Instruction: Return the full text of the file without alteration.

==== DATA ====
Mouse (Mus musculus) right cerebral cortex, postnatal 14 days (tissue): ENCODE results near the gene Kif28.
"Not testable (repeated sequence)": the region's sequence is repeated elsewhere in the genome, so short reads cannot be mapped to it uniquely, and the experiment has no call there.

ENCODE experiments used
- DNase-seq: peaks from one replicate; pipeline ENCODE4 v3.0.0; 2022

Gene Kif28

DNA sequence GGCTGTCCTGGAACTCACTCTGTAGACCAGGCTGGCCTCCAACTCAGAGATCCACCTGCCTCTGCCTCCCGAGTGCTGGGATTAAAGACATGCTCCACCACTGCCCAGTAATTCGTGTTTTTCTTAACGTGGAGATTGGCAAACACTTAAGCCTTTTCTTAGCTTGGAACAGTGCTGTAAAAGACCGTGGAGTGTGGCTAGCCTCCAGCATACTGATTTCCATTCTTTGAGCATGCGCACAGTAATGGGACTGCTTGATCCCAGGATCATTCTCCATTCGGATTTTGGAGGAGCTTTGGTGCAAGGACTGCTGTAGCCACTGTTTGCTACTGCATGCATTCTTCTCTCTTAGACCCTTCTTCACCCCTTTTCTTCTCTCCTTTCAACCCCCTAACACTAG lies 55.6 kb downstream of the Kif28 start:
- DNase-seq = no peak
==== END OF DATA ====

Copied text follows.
Mouse (Mus musculus) right cerebral cortex, postnatal 14 days (tissue): ENCODE results near the gene Kif28.
"Not testable (repeated sequence)": the region's sequence is repeated elsewhere in the genome, so short reads cannot be mapped to it uniquely, and the experiment has no call there.

ENCODE experiments used
- DNase-seq: peaks from one replicate; pipeline ENCODE4 v3.0.0; 2022

Gene Kif28

DNA sequence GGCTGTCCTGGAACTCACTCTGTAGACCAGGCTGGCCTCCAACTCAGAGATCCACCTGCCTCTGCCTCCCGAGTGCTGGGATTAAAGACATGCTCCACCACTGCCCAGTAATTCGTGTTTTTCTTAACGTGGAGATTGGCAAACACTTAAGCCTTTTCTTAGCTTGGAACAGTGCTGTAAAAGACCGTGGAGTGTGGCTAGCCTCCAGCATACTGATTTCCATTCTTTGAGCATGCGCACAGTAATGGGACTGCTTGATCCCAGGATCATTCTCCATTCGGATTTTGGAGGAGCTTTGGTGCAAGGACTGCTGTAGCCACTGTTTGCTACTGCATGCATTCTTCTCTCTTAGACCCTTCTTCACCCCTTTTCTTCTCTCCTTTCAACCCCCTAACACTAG lies 55.6 kb downstream of the Kif28 start:
- DNase-seq = no peak